The Final Step of the Audit: Helping Your Board Understand the Nonprofit Audit Report

Congratulations on another successful financial audit! Making it through with minimal headaches is a testament to planning, partnership with your Program team, and strong internal processes and procedures.

Now that all the outstanding entries have been cleared and reports have been pulled, the last step of the nonprofit audit is to present your audited financial statements and the shiny, clean opinion letter to the board.

These presentations are often mind-numbingly boring. You have spent countless hours organizing footnotes and grouping the line items on the financial statements to effectively tell your story. Your auditors march the board through the report, ultimately saying that you were cooperative, and the opinion is clean.

All in all, it is anticlimactic for everyone. During the year, you will likely have your own management reports that focus on programmatic and financial outcomes. The presentation for the GAAP financial statement gets pranced out once a year like a birthday cake.

The auditors have a responsibility to ensure that the board understands the GAAP financial statements and the implications of the opinion letter. If your board only sees that format once a year, the time needs to be spent on the basics of the statement instead of the details of the audit result.

Help your board feel empowered to ask educated questions by giving them more experience with the GAAP statements throughout the year, and not just during the audit presentation.

Sharing Your Nonprofit Audit Report Format More Than Once a Year

What if you used your accounting software to punch out your GAAP financial statement and the key footnotes on a quarterly basis? This way you are providing your board, executive leadership, and lending institutions with a true GAAP financial statement. Any accounting software worth its salt can provide the management reports and GAAP financial statement directly from the software—not through a labyrinth of Excel spreadsheets.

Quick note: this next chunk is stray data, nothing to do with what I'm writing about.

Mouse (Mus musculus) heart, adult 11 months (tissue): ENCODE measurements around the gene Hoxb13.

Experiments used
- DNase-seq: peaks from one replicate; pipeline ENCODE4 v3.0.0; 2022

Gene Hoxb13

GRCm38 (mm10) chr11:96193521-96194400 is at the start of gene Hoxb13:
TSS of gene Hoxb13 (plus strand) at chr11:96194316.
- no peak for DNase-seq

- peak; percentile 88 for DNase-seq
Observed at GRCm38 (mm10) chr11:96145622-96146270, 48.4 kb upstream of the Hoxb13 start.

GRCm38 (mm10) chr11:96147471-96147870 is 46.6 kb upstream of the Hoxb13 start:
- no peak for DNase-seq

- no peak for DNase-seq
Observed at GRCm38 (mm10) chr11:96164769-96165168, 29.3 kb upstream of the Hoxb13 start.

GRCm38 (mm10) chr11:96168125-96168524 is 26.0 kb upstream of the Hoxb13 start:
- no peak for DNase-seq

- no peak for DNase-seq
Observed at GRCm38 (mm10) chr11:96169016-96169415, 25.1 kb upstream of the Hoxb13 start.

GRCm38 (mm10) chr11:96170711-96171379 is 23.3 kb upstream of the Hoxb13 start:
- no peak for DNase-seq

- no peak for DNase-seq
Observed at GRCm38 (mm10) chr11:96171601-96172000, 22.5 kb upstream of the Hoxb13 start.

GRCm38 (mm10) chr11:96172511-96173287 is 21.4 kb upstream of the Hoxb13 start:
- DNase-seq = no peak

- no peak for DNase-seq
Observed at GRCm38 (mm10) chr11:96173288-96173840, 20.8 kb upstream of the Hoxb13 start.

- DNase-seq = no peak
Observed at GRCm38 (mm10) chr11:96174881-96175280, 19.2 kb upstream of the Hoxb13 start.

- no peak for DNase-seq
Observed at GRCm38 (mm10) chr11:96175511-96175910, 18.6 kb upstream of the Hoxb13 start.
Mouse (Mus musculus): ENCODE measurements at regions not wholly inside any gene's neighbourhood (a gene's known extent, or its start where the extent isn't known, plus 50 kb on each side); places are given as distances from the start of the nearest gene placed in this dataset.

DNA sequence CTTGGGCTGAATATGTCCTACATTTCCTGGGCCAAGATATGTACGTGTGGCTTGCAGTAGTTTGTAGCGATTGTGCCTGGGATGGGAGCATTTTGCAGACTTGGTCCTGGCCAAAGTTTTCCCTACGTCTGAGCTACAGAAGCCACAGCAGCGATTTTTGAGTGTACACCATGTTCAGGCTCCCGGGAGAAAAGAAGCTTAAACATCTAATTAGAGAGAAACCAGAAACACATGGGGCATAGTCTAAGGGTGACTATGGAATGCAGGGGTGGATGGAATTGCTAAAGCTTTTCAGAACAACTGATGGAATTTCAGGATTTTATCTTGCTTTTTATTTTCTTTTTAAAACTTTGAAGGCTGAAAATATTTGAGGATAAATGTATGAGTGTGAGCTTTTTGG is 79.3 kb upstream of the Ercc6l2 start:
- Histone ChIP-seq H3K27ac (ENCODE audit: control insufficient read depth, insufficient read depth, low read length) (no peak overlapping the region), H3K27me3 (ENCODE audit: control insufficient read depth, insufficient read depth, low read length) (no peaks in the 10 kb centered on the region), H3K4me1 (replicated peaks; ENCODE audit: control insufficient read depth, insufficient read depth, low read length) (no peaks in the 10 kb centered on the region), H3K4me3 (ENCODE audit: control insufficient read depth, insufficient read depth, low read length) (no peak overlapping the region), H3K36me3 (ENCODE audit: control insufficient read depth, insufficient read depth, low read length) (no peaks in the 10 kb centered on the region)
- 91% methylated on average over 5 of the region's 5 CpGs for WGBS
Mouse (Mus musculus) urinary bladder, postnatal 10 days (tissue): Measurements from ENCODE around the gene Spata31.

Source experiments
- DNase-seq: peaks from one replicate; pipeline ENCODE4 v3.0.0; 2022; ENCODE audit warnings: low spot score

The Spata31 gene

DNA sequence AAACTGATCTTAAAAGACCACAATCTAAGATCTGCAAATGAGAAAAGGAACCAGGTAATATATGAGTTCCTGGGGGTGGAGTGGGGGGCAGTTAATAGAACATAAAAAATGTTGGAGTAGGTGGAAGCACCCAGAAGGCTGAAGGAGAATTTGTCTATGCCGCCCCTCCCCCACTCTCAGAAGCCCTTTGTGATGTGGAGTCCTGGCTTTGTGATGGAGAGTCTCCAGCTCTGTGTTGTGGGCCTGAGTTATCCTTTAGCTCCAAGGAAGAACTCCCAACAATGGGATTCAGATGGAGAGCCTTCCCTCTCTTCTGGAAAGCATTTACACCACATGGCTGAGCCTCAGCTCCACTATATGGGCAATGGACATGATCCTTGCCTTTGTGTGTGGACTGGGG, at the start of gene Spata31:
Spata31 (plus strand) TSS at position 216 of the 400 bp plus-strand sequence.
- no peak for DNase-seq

Presenting these reports more regularly helps your board members and leadership feel more comfortable with the information, instead of trying to remember each year why it might be different from your regular reports.

3 Reasons to Share GAAP Financial Statements Quarterly

Better Reflects Your Organization: This approach provides an opportunity for you to make sure that your GAAP financial statement presentation mirrors what is actually happening in your current organization.

Saves Time: Running the report quarterly avoids the massive rewrite of various statements within your GAAP reporting while finalizing the audit.

Provides More Transparency: Presenting the reports quarterly also provides your leadership with the ability to speak with continuity during the year in a consistent manner. Your Finance Committee members likely know your bankers and funders in the community. It serves you well to arm your advocates with GAAP results and your management reports. You are sharpening their pencils by giving them the information they need to speak on your organization’s behalf.

Empower Your Board with an Understanding of GAAP Reporting

Your mind-numbing annual audit report presentation now can become a dialogue! Your board members have had time to see the evolution of the GAAP financial results throughout the year. This provides a forum for the Board to talk about the impact of these financial results and trends.

The auditors also have an opportunity to speak to your program results and internal controls. This is a win for everyone. The Board can feel informed and comfortable representing you to their constituents and program leadership can see how the audit reinforces the good work that they do. At the end of the day, you are all here for the mission that your Program team delivers!

To learn more about how to set your organization up for audit success, check out our webinar with Paul Preziotti, CPA, Partner, Johnson Lambert, Audit Readiness: How to Ace Preparation for Your Financial Statement Audit.

This post was originally posted in June 2017 and updated in June 2023.

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